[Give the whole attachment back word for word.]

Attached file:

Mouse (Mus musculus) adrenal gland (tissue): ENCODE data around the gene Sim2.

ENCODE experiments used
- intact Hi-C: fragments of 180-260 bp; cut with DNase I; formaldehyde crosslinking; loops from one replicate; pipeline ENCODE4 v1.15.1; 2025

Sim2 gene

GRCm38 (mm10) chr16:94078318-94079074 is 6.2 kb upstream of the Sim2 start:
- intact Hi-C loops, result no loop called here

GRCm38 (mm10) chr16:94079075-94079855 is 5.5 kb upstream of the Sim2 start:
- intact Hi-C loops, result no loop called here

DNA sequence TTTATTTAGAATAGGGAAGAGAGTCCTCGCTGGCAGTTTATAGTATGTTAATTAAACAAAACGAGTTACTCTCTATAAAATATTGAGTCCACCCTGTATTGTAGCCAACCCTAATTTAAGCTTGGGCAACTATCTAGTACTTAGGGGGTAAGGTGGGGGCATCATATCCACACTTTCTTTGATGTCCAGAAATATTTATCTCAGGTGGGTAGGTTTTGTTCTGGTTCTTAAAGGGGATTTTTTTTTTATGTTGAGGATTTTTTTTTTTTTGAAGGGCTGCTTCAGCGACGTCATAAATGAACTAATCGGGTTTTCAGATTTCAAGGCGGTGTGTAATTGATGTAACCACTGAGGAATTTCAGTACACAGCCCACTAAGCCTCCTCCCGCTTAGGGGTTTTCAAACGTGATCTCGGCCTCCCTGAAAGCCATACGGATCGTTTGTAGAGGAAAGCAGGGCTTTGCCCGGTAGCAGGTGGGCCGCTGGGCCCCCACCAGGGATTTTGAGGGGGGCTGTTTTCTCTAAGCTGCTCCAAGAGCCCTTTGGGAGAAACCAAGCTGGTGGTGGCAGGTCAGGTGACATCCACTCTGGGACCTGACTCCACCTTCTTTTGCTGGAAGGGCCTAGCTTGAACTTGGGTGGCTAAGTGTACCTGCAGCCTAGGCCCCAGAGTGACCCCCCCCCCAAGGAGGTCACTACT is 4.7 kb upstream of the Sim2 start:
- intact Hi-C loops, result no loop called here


Mouse (Mus musculus) adrenal gland (tissue): ENCODE data around the gene Sim2.

ENCODE experiments used
- intact Hi-C: fragments of 180-260 bp; cut with DNase I; formaldehyde crosslinking; loops from one replicate; pipeline ENCODE4 v1.15.1; 2025

Sim2 gene

GRCm38 (mm10) chr16:94078318-94079074 is 6.2 kb upstream of the Sim2 start:
- intact Hi-C loops, result no loop called here

GRCm38 (mm10) chr16:94079075-94079855 is 5.5 kb upstream of the Sim2 start:
- intact Hi-C loops, result no loop called here

DNA sequence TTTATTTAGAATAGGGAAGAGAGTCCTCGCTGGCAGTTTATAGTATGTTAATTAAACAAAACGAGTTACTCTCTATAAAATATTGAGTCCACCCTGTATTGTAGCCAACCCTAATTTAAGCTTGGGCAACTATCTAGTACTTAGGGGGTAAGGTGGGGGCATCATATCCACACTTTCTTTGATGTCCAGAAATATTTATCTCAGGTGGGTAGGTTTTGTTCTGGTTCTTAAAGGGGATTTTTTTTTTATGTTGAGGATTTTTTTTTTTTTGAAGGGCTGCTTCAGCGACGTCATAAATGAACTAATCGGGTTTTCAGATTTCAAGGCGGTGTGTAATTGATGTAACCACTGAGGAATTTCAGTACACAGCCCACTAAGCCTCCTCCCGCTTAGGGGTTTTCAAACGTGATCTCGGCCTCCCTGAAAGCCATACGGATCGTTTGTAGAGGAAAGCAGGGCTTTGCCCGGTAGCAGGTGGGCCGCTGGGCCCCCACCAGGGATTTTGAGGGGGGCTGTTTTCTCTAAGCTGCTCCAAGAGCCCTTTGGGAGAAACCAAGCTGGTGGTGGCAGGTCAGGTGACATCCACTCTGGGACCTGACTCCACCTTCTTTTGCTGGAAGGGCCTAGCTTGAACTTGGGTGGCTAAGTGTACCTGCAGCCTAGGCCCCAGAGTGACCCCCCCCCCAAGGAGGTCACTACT is 4.7 kb upstream of the Sim2 start:
- intact Hi-C loops, result no loop called here